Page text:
I'd like to copy an executable ELF file via:

$ objcopy -O binary myfile.elf myfile.bin

Unfortunately:

$ chmod +x myfile.bin
$ ./myfile.bin

results in: cannot execute binary file

Is there any way to retain the files executability?

  • Why do you ask, and what is the purpose of doing that? – Basile Starynkevitch Nov 13 '13 at 6:11
  • 1
    I tried to answer, but your question does not seem to make any sense, and makes me believe you don't understand some basic concepts (like the role of a kernel, what are syscalls, what is an operating system, etc...) – Basile Starynkevitch Nov 13 '13 at 6:41
up vote 12 down vote accepted

To be executable by the execve(2) syscall, a file usually has to be some elf(5) file (or some script, or some old a.out format). But see also binfmt_misc

Your objcopy(1) command is loosing the essential meta-data in the ELF file. Maybe you want strip(1)

Recall that ELF is quite a complex and versatile format, it specifies the starting address, the interpreter (ld-linux(8) dynamic linker), the several segments of the program etc. All this meta-data is needed by the kernel for execve(2) and is lost with objcopy -O binary ...

When you use objcopy -O binary, you are copying only the binary data:

objcopy can be used to generate a raw binary file by using an output target of `binary' (e.g., use -O binary). When objcopy generates a raw binary file, it will essentially produce a memory dump of the contents of the input object file. All symbols and relocation information will be discarded. The memory dump will start at the load address of the lowest section copied into the output file.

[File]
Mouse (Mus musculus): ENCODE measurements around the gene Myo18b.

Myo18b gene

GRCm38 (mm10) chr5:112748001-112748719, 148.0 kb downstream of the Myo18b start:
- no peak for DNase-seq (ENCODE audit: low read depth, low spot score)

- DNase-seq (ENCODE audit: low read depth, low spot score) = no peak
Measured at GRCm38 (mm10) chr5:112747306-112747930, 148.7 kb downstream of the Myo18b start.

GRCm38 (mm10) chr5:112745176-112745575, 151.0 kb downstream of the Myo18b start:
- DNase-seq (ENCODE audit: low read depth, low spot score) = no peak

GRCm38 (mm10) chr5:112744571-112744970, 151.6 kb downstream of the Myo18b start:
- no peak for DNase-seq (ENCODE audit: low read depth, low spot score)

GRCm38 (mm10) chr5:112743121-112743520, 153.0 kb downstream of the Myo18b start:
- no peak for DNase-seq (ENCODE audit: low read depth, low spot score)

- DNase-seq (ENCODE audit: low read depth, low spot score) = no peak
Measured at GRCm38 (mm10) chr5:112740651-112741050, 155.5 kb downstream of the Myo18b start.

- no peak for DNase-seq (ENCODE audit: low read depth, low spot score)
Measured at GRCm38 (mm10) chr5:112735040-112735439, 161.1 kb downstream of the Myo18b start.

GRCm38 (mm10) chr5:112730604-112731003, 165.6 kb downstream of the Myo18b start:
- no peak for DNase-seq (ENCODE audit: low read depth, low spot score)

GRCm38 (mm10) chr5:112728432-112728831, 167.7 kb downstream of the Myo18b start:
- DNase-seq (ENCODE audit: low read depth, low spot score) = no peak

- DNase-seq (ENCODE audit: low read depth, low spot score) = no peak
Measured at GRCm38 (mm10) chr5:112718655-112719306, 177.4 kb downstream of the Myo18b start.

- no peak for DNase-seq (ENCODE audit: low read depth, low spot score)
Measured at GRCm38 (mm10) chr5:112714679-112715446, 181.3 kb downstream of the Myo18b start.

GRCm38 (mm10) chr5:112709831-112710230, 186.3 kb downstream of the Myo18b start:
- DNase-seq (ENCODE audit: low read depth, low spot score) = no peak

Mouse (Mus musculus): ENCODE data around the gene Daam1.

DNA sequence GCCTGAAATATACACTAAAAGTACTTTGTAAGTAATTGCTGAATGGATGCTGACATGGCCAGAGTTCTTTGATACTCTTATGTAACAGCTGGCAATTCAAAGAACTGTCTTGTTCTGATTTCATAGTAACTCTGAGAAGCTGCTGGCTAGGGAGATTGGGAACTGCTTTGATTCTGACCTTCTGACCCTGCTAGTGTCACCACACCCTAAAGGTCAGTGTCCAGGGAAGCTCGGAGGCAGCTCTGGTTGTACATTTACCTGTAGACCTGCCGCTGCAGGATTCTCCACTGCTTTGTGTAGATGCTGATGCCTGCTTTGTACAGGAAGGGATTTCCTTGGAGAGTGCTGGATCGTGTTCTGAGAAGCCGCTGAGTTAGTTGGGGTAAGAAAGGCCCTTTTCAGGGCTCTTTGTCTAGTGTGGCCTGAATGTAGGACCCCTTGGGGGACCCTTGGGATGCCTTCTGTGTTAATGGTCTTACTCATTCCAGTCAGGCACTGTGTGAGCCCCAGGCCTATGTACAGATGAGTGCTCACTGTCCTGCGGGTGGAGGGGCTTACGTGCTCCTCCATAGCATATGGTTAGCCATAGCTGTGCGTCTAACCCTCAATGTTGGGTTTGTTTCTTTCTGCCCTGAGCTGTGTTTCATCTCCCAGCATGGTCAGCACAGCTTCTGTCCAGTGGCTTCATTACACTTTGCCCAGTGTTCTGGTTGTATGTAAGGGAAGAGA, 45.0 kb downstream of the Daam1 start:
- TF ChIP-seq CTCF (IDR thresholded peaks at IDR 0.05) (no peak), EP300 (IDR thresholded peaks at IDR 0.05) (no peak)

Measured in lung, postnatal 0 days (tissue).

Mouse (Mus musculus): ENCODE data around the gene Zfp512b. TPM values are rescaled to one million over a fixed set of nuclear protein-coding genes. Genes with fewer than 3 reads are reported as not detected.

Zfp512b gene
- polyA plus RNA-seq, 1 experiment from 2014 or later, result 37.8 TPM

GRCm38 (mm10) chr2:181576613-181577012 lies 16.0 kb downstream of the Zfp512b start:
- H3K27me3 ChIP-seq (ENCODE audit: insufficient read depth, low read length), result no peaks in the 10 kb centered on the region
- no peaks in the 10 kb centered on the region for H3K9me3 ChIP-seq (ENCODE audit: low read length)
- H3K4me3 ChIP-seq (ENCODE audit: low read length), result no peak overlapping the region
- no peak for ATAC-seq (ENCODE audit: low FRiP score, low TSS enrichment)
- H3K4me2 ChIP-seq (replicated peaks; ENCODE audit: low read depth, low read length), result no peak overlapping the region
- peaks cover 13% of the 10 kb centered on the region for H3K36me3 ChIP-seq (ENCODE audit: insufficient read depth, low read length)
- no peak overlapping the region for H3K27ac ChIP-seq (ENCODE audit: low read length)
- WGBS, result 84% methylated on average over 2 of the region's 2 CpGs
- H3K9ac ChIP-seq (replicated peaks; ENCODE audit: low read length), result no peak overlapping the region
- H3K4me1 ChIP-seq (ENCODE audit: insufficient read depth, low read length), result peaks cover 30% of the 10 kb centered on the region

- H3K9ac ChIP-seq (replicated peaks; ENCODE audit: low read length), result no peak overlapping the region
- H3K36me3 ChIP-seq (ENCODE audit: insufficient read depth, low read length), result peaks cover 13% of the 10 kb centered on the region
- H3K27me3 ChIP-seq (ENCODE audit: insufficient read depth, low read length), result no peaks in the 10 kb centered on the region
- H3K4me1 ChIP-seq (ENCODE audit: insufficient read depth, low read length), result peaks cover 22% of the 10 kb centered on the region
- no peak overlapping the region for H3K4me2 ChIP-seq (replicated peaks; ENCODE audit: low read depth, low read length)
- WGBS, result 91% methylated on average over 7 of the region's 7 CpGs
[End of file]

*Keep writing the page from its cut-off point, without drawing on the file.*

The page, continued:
In particular you lose the entry point and the segments list given in the original ELF header. The kernel cannot guess them.

I don't understand why you expect the result of objcopy -O binary to be executable by Linux using execve(2). The main purpose of that objcopy -O binary command is to make firmware or kernel-like stand-alone (or freestanding) binaries, and then you need to exactly understand how they should look like (e.g. what is their starting point, how they are loaded and started) and you probably also use some very specific linker script, and of course that binary cannot contain any syscall to the linux kernel (in particular cannot do any kind of input or output the way a plain Linux executable does them).

Read also more about ABIs, the x86-64 ABI, the Linux Assembly HowTo, the Advanced Linux Programming book.

You probably should read a good OS textbook like Operating System: Three Easy Pieces.

  • The link to the x86-64 ABI is broken. – David Jones Feb 13 '17 at 21:14

Your Answer

 

By clicking "Post Your Answer", you acknowledge that you have read our updated terms of service, privacy policy and cookie policy, and that your continued use of the website is subject to these policies.

Not the answer you're looking for? Browse other questions tagged or ask your own question.